How to Transplant Peonies in May


Peonies are long-lived perennials that generally do not appreciate transplanting. In a perfect world, a peony could be in its original location for generations, but often such stability isn't possible. Gardeners move and want to take their favorite plants with them, or a homeowner plans to build an addition and a prized peony is in the way. It would be wonderful if these changes happen in September, which is the optimum time for moving peonies. If you need a new septic system in May and have no choice but to move your budded Sarah Bernhardt peony, it can be transplanted successfully.

Step 1

Water the peony the day before transplanting it and the next morning. Allow the water to run for 5 to 10 minutes in a wide area at the base of the plant outward to the drip line (the area where the leaf spread ends). Make sure the water reaches the entire root ball of the plant.

Step 2

Choose a site in the full sun and where the soil is well-drained. Turn over the soil in the area by digging as deep as possible. Add at least five to six shovels of organic material such as compost or half of a bag of commercial planting mix for an area approximately 3 foot square. Mix the organic material with the existing soil. Prepare the new site beforehand if the peony is being moved to another property.

Step 3

Place a shovel at the drip line area and dig down as far as possible around the plant. Keep as much soil as possible around the root ball to minimize trauma to the roots.

Step 4

Lift the plant gently and set on the ground in the shade. Eenlist help if needed, as peonies can be heavy, especially if some of the surrounding soil is left intact.

Step 5

Wrap the plant in the burlap if it can't be replanted right away, using the twine to tie around the burlap to keep it in place. Moisten the burlap with water.

Step 6

Lay the plant on its side if it is being transported by vehicle to another location. Take care when shifting the plant into and out of the vehicle. Don't leave the plant in a hot car for more than a few minutes.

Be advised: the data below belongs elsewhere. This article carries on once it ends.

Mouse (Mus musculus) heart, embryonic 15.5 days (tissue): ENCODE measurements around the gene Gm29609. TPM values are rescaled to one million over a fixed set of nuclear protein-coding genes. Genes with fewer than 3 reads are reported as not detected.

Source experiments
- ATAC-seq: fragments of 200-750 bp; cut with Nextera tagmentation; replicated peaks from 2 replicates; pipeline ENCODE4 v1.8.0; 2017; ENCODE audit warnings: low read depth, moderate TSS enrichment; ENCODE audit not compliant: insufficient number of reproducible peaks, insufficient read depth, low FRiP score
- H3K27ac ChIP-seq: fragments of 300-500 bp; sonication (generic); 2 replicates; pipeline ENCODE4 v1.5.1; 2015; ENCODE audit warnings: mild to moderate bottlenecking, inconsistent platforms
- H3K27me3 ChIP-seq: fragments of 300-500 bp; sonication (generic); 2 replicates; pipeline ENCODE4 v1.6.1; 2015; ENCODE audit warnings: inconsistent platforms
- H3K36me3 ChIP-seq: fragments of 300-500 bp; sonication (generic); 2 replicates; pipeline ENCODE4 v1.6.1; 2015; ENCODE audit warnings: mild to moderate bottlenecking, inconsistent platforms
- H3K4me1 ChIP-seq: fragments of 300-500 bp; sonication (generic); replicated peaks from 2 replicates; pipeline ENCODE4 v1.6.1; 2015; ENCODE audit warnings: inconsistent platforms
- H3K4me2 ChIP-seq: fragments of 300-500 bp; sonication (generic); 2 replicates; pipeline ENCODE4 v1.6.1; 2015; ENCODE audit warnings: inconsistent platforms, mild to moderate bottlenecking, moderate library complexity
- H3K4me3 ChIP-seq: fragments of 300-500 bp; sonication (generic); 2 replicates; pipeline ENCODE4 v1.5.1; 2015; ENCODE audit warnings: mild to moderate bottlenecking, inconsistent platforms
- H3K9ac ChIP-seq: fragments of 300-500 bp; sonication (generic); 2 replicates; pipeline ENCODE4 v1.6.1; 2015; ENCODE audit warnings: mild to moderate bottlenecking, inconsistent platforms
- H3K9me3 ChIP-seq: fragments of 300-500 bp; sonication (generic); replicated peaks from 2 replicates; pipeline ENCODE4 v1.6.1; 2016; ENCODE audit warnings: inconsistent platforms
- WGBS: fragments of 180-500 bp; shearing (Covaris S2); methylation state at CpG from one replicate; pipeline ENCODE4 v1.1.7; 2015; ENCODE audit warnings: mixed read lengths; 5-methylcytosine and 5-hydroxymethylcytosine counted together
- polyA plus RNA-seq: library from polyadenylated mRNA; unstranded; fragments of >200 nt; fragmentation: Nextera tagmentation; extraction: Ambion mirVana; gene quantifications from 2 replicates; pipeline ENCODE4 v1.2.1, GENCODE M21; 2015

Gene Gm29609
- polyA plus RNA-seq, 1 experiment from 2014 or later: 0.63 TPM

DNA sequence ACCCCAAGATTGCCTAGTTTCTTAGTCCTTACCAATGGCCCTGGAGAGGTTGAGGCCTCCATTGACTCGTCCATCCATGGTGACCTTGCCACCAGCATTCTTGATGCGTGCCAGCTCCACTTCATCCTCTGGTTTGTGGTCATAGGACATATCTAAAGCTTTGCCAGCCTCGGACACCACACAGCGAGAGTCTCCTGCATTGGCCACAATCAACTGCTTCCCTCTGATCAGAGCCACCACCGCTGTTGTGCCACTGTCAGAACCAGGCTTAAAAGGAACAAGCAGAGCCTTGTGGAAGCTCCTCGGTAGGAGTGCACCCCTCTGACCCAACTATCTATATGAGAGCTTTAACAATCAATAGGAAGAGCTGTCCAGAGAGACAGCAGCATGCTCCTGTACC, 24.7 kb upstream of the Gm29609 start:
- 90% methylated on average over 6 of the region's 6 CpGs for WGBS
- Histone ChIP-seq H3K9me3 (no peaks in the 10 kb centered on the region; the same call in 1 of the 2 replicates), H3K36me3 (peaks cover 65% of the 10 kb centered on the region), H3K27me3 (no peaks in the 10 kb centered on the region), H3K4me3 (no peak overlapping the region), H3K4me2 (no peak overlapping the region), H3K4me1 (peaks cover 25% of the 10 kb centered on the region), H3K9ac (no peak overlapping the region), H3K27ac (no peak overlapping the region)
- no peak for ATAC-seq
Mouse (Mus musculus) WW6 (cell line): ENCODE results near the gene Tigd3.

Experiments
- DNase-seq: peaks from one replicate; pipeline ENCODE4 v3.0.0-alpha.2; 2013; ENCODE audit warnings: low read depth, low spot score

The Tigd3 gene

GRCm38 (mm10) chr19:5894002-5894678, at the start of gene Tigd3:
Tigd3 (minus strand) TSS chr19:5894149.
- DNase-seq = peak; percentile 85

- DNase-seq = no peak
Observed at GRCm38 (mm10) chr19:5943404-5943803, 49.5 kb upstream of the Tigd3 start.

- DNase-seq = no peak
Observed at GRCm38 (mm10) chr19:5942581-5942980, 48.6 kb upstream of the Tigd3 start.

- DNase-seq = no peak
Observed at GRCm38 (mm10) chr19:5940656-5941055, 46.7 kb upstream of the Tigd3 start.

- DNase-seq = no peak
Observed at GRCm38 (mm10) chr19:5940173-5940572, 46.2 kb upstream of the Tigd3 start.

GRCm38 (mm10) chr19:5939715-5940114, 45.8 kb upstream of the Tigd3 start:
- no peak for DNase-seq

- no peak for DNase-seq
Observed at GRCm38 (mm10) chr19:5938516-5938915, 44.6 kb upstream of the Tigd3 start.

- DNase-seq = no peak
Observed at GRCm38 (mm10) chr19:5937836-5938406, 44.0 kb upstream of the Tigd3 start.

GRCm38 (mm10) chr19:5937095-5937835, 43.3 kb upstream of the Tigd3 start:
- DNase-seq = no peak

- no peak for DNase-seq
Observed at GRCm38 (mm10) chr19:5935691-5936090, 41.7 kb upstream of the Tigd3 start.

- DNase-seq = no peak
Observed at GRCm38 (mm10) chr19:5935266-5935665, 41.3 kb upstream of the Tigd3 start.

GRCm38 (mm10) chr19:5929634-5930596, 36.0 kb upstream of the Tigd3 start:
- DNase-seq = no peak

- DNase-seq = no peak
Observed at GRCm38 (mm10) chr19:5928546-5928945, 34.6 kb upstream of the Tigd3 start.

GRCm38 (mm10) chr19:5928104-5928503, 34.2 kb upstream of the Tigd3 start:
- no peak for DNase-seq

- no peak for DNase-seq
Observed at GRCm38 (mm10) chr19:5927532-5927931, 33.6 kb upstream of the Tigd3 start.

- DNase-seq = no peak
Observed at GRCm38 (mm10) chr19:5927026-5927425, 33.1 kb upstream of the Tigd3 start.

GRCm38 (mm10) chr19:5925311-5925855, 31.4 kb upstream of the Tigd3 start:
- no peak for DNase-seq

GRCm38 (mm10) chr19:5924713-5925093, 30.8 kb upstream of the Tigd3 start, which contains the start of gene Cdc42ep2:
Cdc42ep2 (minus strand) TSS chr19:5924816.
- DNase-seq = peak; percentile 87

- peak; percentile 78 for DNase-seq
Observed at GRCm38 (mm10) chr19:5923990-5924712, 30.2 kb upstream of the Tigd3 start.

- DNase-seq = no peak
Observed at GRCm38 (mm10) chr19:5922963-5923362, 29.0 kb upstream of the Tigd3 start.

Step 7

Place the plant on a tarp and pull it gently to its new location. Alternatively, carry the peony carefully and set it into the hole. Lift the peony to adjust the size and depth of the hole, if necessary. Add one-fourth of a bag of planting mix and a 1/2 cup of 10-10-10 fertilizer.

Step 8

Backfill around the root ball with soil and tamp down gently, making sure the soil is at the level it was in the old location. The "eyes" or red buds on the tubers should be 1 to 2 inches below the surface.

Step 9

Water thoroughly, letting the hose run for five to 10 minutes until the soil is moist but not saturated. Allow the water to drain. Water once a week in this manner if there is not adequate rainfall.

Tips and Warnings

  • Transplanted peonies may take several years to flower. If a peony is budded, it will likely lose the buds after transplanting. Do not plant too deep as this will cause rot or the plant may never bloom well.

Things You'll Need

  • Shovel or large spade
  • Compost
  • Planting mix
  • Burlap
  • 10-10-10 fertilizer


  • North Carolina State University: Peonies for the Home Landscape
  • Denver Rose Society: Myths About Transplanting Roses
  • Garden Web: Peony Emergency Transplant in a Few Days
  • Garden Web: Transplanting Peonies

Who Can Help

  • Iowa State University Extension: Transplanting Peonies
Keywords: transplanting peonies, Spring peony transplanting, Peony bud loss

About this Author

Janet Belding has been writing for 22 years. She has had nonfiction pieces published in "The Boston Globe," "The Cape Cod Times," and other local publications. She is a writer for the guidebook "Cape Cod Pride Pages." Her fiction has been published in "Glimmer Train Stories." She has a degree in English from the University of Vermont.